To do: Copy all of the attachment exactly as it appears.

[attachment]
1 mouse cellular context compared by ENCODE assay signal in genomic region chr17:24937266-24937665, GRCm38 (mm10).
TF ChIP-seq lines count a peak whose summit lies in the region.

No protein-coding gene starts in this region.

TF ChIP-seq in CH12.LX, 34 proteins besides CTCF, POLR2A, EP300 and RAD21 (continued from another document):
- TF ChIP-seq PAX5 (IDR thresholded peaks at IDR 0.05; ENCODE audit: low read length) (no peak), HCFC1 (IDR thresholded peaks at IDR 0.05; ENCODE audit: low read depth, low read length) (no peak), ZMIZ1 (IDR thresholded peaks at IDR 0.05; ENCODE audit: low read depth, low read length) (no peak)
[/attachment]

1 mouse cellular context compared by ENCODE assay signal in genomic region chr17:24937266-24937665, GRCm38 (mm10).
TF ChIP-seq lines count a peak whose summit lies in the region.

No protein-coding gene starts in this region.

TF ChIP-seq in CH12.LX, 34 proteins besides CTCF, POLR2A, EP300 and RAD21 (continued from another document):
- TF ChIP-seq PAX5 (IDR thresholded peaks at IDR 0.05; ENCODE audit: low read length) (no peak), HCFC1 (IDR thresholded peaks at IDR 0.05; ENCODE audit: low read depth, low read length) (no peak), ZMIZ1 (IDR thresholded peaks at IDR 0.05; ENCODE audit: low read depth, low read length) (no peak)